Purple Martins were already sitting on the wires upon the arrival of an observer at their midtown mecca, on Saturday, July 24. It was a exquisite evening, without the heat and humidity which had been oppressive, making it comfortable to be outside, atop pavement and among the buildings, just to watch the multitude of birds gathering.
Martins were perched in their usual fashion, but it was immediately apparent they were looking the other direction. On all previous visits this season, each of the birds had been looking southward. This night, all were facing northward. And there was no breeze, if this facet might make a difference.
After a time walking around the alley beneath the power-lines to view the birds above and get an appreciation of the different perspectives presented, and listen to their calls, or readily hear the distinct sound of droppings hitting the ground, my vantage point went westward to the immediate vicinity where the martins were gathering above their well-known roost.
With my back against the sidewalk - and bicycle lying on a nearby curb - the expanse of sky was open above, and martin time was underway. Once the birds really got going, there was a lot more moving around in order to pencil observations on a sheet of notebook paper, or to get a bit of indicative video.
Little things can sometimes mean a lot, so it was only with appreciation that the entire evening was free and unfettered, with no silly disturbances. There were no vehicles along the drive during the entire time of watching, and despite my being a long and unmoving body, which someone could certainly interpret as a corpse at times, there were no confrontations with campus security.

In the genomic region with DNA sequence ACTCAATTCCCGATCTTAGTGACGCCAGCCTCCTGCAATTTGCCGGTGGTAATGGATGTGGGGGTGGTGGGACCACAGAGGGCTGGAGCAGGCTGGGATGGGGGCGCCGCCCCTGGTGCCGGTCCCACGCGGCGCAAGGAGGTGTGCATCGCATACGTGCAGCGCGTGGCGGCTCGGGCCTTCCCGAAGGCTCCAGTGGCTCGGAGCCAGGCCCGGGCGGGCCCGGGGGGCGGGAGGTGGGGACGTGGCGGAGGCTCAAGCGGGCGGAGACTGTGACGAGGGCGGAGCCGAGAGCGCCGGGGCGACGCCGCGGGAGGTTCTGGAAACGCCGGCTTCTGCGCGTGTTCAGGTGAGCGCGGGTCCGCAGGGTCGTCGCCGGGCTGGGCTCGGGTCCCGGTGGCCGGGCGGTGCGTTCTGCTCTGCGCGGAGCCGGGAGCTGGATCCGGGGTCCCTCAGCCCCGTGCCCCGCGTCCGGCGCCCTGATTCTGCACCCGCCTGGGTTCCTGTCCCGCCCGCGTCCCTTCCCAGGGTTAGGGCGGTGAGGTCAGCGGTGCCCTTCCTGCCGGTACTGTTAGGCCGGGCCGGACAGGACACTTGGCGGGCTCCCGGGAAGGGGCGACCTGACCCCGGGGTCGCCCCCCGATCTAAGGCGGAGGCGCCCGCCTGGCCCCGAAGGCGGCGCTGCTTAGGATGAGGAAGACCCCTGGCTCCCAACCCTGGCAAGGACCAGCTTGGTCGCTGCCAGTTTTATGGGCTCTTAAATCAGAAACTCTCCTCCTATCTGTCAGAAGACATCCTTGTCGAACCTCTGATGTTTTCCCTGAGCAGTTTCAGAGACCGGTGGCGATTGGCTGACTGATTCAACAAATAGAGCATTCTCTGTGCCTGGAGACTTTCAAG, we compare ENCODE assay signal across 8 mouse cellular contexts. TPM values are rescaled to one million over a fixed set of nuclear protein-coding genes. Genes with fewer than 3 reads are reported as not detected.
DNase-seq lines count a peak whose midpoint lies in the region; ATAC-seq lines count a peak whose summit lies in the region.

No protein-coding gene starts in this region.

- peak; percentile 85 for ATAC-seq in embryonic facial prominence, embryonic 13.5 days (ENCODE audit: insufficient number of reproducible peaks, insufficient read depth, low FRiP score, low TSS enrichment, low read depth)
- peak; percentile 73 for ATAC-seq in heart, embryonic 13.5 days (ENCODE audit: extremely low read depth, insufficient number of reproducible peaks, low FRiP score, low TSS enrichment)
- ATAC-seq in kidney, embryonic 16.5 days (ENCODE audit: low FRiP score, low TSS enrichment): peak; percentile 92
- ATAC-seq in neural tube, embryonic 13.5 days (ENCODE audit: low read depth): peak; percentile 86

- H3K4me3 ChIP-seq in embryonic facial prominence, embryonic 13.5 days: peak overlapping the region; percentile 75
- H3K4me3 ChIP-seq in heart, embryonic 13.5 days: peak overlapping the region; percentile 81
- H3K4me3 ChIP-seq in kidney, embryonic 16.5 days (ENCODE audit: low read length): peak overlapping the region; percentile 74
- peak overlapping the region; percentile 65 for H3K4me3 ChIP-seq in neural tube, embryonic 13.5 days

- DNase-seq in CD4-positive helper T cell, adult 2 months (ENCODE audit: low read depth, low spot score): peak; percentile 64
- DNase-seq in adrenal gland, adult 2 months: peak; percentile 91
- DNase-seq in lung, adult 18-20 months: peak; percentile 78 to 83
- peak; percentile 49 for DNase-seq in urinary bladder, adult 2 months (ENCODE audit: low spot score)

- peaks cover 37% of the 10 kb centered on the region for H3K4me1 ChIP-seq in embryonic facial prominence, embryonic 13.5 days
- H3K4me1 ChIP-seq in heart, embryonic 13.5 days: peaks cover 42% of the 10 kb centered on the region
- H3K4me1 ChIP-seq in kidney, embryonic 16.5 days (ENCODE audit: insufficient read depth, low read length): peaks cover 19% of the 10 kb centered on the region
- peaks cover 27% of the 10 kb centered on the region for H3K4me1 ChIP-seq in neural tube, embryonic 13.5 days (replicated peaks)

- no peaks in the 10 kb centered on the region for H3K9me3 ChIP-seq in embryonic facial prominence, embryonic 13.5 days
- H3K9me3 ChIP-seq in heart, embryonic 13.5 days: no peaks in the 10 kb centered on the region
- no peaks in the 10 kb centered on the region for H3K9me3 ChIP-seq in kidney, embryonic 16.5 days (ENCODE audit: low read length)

Attention was directed toward the birds.
Once again, their arrival was with finesse, without any distress.
Eddys and currents, with movements and motions super fine in the evening's sky.
Round and about with dips and dives. Or, over and under beneath the lessening blue. Etc.
With so much motion - distinct for each and every martin - there could be thousands of words written about what was going on. And not a one would actually convey the real view of any Purple Martin.
There was constant action, which can readily be expressed by some words most suitable for the person noting the activity.
So many martins right here and everywhere around, seen. Overwhelming - in a positive way - the martins called as they would dive and float, dash and emote in their especial birdly manner. No sirens from any emergency vehicle arriving at the nearby emergency room broke the spell.
As dusk descended the bright orb of the moon ascended - unseen easterly of the multi-story buildings - over the scene. With an unending transition to deep dusk, the myriad of martins began their typical diving descent from the west, as each set their wings and dynamically dove to a suitable, arboreal spot which would be their roost for the arriving night.
Despite any attempt at grandiose linguistics, a few measly words - even if a thesaurus might have been consulted - could only weakly convey the reality of the many pleasurable moments.
Being at the spot is the only suitable option to achieve any realistic understanding of this uniquely Omaha wonder.
Watching the Purple Martins swarm is certainly much easier than observing Sandhill Cranes along the Platte River, though they each has its distinct splendors.
It was a glorious view and a sight to forever appreciate. Here and there and no where else was there a similar event for this latter July ... a wondrous evening appreciated by a single person whom cared enough to watch and denote the experience.
Enough expressed. Get out, be about in the pre-night time and experience your own version of this momentous occurrence, which is a grand expression of another wonder of birds.
Purple Martins on the alley wires, evening of July 24, 2010.